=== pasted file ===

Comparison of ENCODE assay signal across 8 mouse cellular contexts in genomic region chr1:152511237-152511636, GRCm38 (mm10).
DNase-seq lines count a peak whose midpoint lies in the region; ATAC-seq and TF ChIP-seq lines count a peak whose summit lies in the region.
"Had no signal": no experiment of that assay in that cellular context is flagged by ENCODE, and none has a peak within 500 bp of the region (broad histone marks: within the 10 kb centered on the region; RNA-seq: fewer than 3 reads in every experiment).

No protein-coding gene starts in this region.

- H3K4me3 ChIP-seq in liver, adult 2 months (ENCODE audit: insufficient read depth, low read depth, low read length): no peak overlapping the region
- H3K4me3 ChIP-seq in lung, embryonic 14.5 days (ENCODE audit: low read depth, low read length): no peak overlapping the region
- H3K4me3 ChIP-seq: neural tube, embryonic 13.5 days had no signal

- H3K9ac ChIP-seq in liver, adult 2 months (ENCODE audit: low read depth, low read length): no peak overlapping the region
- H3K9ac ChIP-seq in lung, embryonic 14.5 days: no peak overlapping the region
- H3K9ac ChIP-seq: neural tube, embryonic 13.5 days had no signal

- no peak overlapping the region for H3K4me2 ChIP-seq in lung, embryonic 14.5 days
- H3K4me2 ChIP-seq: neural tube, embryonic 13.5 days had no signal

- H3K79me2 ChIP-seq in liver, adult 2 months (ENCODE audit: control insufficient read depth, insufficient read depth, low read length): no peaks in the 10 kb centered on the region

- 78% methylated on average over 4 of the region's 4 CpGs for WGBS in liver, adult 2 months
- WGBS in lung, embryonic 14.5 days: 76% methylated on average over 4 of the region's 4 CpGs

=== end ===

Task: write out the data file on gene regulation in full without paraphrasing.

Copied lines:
Comparison of ENCODE assay signal across 8 mouse cellular contexts in genomic region chr1:152511237-152511636, GRCm38 (mm10).
DNase-seq lines count a peak whose midpoint lies in the region; ATAC-seq and TF ChIP-seq lines count a peak whose summit lies in the region.
"Had no signal": no experiment of that assay in that cellular context is flagged by ENCODE, and none has a peak within 500 bp of the region (broad histone marks: within the 10 kb centered on the region; RNA-seq: fewer than 3 reads in every experiment).

No protein-coding gene starts in this region.

- H3K4me3 ChIP-seq in liver, adult 2 months (ENCODE audit: insufficient read depth, low read depth, low read length): no peak overlapping the region
- H3K4me3 ChIP-seq in lung, embryonic 14.5 days (ENCODE audit: low read depth, low read length): no peak overlapping the region
- H3K4me3 ChIP-seq: neural tube, embryonic 13.5 days had no signal

- H3K9ac ChIP-seq in liver, adult 2 months (ENCODE audit: low read depth, low read length): no peak overlapping the region
- H3K9ac ChIP-seq in lung, embryonic 14.5 days: no peak overlapping the region
- H3K9ac ChIP-seq: neural tube, embryonic 13.5 days had no signal

- no peak overlapping the region for H3K4me2 ChIP-seq in lung, embryonic 14.5 days
- H3K4me2 ChIP-seq: neural tube, embryonic 13.5 days had no signal

- H3K79me2 ChIP-seq in liver, adult 2 months (ENCODE audit: control insufficient read depth, insufficient read depth, low read length): no peaks in the 10 kb centered on the region

- 78% methylated on average over 4 of the region's 4 CpGs for WGBS in liver, adult 2 months
- WGBS in lung, embryonic 14.5 days: 76% methylated on average over 4 of the region's 4 CpGs